Armen Alaverdyan (Armenia)

Armen Alaverdyan (Armenia)

I am passionate about promoting inclusion, advocating for independent living and human rights. I believe my experience as a lead disability activist in Armenia for 17 years, the head of Unison, the organization which was the first to promote independent living in Armenia and establish the first CIL in Yerevan will be useful for ENIL. I would like to become a Board Member of ENIL where I can use my skills to help ENIL reach its objectives, make Europe more inclusive, promote the rights and secure opportunities for disabled people to live independently and in the community. Unlike most other disability activists in Armenia, I have an academic background in Human Rights: I hold a diploma on Human Rights of Raoul Wallenberg Institute of Human Rights and Humanitarian Law (Sweden). I have authored a number of publications on inclusion; I was also the Armenia Country Researcher of the International Disability Rights Monitor Regional Report of Europe 2007. Among the dozens of projects I have managed, I would like to mention the recent EU-funded international (Armenia-Georgia-Moldova) project aimed at promoting inclusive decision making processes and procedures in the 3 countries. After the successful implementation of the first phase of the project in 2016, it has now been renewed for another term.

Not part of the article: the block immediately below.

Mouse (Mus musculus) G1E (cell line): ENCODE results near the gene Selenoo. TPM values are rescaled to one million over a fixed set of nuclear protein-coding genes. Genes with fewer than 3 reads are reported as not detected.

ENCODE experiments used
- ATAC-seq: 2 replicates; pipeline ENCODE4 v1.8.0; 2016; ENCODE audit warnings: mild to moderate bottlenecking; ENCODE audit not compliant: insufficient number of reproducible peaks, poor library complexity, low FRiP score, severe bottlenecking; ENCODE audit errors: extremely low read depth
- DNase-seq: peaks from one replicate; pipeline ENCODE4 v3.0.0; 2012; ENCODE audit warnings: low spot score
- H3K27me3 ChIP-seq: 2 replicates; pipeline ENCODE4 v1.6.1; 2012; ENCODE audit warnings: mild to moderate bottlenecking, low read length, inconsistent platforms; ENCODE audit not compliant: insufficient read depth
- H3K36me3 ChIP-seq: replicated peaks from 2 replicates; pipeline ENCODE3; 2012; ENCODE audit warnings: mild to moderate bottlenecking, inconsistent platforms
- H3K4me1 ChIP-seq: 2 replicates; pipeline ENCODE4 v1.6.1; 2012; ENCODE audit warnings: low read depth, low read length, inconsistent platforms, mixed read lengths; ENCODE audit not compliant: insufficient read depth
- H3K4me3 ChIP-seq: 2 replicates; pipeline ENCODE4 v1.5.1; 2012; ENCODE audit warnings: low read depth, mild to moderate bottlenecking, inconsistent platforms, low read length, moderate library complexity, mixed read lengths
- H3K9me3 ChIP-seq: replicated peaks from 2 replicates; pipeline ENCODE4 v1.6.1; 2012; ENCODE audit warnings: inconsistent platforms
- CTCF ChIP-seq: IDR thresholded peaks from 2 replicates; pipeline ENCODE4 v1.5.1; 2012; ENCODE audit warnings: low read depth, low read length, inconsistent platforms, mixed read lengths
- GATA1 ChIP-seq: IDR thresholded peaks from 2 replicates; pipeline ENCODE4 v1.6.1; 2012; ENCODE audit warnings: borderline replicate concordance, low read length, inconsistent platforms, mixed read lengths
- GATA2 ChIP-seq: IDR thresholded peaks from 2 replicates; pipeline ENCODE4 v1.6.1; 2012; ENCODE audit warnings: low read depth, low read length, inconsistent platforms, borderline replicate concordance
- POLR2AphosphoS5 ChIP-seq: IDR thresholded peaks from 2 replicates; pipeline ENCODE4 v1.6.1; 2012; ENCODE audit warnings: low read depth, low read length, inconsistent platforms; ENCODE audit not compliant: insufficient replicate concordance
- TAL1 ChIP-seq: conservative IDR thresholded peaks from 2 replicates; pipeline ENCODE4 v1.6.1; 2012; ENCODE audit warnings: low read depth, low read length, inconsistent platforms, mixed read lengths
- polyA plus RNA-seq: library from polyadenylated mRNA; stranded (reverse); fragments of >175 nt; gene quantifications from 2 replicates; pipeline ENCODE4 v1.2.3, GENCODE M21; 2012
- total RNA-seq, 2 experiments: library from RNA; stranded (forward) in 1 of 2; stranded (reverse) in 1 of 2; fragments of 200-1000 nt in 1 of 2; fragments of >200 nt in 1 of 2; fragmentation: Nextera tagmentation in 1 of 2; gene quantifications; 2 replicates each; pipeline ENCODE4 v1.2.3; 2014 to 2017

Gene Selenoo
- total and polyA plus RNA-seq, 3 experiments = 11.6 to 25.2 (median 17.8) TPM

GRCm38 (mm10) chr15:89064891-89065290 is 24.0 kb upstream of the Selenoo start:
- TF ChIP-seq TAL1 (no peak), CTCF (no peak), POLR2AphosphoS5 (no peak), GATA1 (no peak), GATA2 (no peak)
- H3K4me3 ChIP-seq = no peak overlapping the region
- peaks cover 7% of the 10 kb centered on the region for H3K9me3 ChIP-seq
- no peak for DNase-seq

I am the first non-EU citizen to serve as an ENIL Board member. I have an extensive experience in promoting Inclusion within the Civil Society Forum of Eastern Partnership (Armenia is one of 6 countries of the Partnership). In fact, I was the first person to raise the issue of the rights of disabled people on this platform. I have also been successful in promoting the rights of disabled people during my communications with high-level European decision-makers. For example, at the Yerevan meeting of civil society representatives with J.Barroso, the then President of the European Commission, I have raised the issue of inaccessibility of the European Commission premises in Yerevan. The issue was resolved within a month: a lift was constructed to make the building accessible.

Independent living and accessibility are my top priorities. Together with the Unison team, I have managed to make Yerevan more accessible (though it is still far from being a fully accessible city). Among these efforts, especially efficient were the special presentations delivered by me to the municipality departments on specific issues. For example, I delivered a presentation on various options of making the city buses accessible. Following this, many discussions were held. Ultimately, for the first time, the municipal budget of 2014 included funding for equipping the available buses with wheelchair platforms, providing special places for passengers using wheelchairs and grab bars/emergency buttons for disabled passengers. 25 city buses have been made accessible since then. It is also worth mentioning that due to our efforts (consultations, public actions, site visits, monitoring etc.), the accessibility of the Yerevan streets has dramatically increased during the last 3 years.

I also have experience in advocating for the implementation of the rights of disabled people on the UN level. Last year, during the first country review of Armenia by the UN Committee on the Rights of Persons with Disabilities (UN CRPD Committee), I coordinated the development of the List of Issues in relation to the Armenia Country Report by Armenian DPOs. Following this, I was selected to represent the Armenian DPO community during the 17th session (20 March – 12 April 2017, Geneva) of the UN CRPD Committee.